113 Second, Jusand criticised Dr Fuller’s reasoning which it said was based on the particular embodiment shown in Figure 2. According to Jusand, Dr Fuller read down the disclosure in the Patents to fit with his assumed meaning of the word “anchor”. Jusand submitted that Dr Fuller read the Patents with an assumption that the patentee intended to exclude from the scope of its monopoly embodiments that Dr Fuller recognised in cross-examination would feasibly work so as to achieve the object of the Patents.
114 In cross-examination Dr Fuller agreed that down-hole movement of an anchor member would absorb energy. When Dr Fuller was asked to consider the embodiment shown in Figure 4, he understood that it did not rely on the same principle shown in the Figure 2 embodiment, and that it relied solely on its frictional engagement with the bore walls. It would therefore have a more constant capacity to resist downward movement.
115 Jusand also criticised the two additional reasons Dr Fuller gave in support of his construction of “anchor” in the joint expert report:
If it is assumed that the lowest extremity of the anchor member must be flush with the rock-face, then it is not desirable for the anchor member to move downwards as in doing so it will lose surface area contact with the bore wall.
If there is movement of the anchor member, the kinetic coefficient of friction comes into play. His statement was:
[O]nce the anchor member starts to move, it is easier for it to keep moving due to the kinetic (moving) friction coefficient being about 20% less than the static friction coefficient.
116 As to the first of Dr Fuller’s reasons, Jusand submitted that even if it is assumed that the extremity of the anchor member must be flush with the rock-face, then depending on the relative degree of down-hole movement, and the relative length of the anchor member, an anchor that moved more than a few millimetres may still be effective.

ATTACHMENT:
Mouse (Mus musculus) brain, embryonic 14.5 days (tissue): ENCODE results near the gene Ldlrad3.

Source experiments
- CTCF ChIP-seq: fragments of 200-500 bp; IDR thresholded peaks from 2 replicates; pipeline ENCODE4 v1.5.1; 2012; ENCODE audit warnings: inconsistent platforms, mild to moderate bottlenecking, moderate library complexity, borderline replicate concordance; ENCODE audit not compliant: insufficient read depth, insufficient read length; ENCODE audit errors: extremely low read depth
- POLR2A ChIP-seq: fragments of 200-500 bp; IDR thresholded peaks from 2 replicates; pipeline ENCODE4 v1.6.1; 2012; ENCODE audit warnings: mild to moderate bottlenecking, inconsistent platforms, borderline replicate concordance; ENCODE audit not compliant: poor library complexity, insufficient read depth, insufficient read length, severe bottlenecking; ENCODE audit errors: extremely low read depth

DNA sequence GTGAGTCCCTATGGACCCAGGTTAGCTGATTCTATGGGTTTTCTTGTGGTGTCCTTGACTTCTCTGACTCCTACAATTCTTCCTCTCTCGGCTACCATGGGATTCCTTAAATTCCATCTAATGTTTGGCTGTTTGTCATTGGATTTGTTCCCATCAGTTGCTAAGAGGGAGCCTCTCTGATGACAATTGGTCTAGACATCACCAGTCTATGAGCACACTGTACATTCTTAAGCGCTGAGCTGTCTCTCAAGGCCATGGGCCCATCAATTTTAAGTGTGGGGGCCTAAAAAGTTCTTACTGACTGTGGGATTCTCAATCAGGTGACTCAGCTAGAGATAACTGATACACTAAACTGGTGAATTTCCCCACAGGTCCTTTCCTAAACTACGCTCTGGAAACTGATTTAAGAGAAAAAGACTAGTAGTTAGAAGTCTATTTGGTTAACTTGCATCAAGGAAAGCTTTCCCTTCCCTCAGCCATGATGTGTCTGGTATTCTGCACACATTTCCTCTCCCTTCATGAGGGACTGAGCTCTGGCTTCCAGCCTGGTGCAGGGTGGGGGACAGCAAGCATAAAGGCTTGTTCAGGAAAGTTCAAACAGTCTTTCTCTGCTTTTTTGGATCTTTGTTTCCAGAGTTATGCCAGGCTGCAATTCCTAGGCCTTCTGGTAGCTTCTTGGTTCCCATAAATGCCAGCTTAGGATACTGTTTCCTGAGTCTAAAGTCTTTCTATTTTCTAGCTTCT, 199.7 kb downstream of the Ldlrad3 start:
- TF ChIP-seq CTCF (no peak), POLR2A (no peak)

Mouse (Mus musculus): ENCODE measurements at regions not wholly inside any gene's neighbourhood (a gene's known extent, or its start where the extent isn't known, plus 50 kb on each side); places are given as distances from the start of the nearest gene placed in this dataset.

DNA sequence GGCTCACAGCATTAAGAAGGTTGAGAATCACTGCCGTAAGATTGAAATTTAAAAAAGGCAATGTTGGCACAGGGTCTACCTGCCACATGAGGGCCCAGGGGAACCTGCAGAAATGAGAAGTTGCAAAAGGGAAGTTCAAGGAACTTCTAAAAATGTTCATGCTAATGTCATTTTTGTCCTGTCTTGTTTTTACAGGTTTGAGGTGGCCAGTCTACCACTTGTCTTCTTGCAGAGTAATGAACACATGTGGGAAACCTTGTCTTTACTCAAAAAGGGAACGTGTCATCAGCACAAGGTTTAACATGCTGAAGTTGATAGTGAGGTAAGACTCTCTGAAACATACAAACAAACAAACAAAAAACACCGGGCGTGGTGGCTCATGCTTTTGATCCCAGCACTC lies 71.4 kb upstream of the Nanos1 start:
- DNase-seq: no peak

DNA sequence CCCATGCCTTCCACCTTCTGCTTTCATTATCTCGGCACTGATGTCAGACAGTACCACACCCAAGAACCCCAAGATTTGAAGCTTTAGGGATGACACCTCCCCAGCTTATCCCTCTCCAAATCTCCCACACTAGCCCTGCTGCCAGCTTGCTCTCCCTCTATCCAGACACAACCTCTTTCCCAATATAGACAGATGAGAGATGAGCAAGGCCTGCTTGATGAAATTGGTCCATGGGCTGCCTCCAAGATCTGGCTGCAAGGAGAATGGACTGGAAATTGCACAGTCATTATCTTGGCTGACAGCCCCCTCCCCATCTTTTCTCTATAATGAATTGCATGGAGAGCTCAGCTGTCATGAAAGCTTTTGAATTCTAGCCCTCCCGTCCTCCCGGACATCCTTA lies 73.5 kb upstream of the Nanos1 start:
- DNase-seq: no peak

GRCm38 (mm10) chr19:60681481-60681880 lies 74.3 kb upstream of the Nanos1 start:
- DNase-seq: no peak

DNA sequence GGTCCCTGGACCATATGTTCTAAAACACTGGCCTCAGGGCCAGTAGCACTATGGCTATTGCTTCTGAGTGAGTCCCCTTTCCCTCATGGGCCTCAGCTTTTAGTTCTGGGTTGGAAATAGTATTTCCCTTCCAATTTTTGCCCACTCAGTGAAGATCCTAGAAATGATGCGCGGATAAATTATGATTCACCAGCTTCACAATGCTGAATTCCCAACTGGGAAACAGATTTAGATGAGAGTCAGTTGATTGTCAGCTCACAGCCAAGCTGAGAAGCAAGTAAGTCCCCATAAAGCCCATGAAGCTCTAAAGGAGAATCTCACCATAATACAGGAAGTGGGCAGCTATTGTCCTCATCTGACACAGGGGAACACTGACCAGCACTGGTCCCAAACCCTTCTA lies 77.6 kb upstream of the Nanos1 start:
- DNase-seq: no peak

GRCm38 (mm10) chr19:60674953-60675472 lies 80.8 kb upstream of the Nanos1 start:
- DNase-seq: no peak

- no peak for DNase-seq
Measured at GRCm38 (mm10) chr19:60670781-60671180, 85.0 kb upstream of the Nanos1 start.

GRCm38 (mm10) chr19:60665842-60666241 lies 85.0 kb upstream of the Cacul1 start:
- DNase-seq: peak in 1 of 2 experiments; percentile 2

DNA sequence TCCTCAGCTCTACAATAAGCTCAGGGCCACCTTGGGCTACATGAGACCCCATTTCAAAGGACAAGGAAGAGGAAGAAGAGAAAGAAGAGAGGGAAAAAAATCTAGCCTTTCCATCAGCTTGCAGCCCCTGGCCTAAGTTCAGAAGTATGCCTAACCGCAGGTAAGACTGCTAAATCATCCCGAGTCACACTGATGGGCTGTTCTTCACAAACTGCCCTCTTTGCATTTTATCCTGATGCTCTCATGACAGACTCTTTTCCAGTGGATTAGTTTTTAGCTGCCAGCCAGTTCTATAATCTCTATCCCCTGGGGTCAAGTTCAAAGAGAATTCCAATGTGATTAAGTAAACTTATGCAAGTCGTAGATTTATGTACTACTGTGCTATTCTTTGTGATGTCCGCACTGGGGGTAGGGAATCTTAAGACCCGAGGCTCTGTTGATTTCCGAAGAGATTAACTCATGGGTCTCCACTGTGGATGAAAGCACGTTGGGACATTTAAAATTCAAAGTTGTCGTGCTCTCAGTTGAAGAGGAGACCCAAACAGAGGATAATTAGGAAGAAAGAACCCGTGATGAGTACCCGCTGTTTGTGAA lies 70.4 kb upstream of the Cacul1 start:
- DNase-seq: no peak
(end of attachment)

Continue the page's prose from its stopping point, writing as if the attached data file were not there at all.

117 As to the second, Jusand noted that the frictional coefficient (the proportion of force resisting movement as a function of the normal force between the two surfaces) is reduced by about 20% once movement occurs. If there is a constant force being applied to an object, once movement begins, it will be easier to keep that object moving as the resistant frictional force has decreased. In cross-examination, Dr Fuller accepted that where the anchor member is moving even a few millimetres, then the kinetic coefficient of friction is involved. Jusand contends the kinetic coefficient of friction is therefore involved even for Dr Fuller’s preferred narrow construction.
118 Third, Jusand submits that a powerful reason against concluding that the construction for which Rattlejack contends was the intended meaning of “anchor member”, is that it is one that would not be suited for defining the boundaries of a patent monopoly. Jusand submitted that its construction is readily capable of being assessed by reference to a potentially infringing product. A skilled person can consider whether a relevant feature of a safety system product is suitable for fixing the product in place within a bore until such time as it may be struck by a falling drill rod, and in considering whether that feature will check down-hole movement.
119 In contrast, Jusand submitted that Rattlejack’s proposed meaning raised practical issues for assessing whether a product has an “anchor member” within the meaning of the claims, such as: what amount of down-hole movement results in it still being an “anchor member”, and under what conditions should infringement be assessed?
120 For the reasons that follow, I reject the construction of “anchor member” propounded by Jusand.
121 I consider that the skilled addressee would understand “anchor member” in the claim to mean a component of the safety system that once fixed in the bore hole, acts as an anchor to stop the movement of the safety system relative to the rock when impacted by a falling broken drill rod section. I consider that the claims encompass a de minimis movement of the anchor member in the order of a few millimetres (1–5 mm) but do not encompass a safety system that moves substantially (centimetres rather than millimetres) down the bore hole before coming to a stop.
122 A construction of “anchor” which contemplates no movement, other than de minimis movement, is consistent with the description of the invention in the specification of the Patents. It is also consistent with the evidence of both experts and the Macquarie Dictionary definition of “anchor”.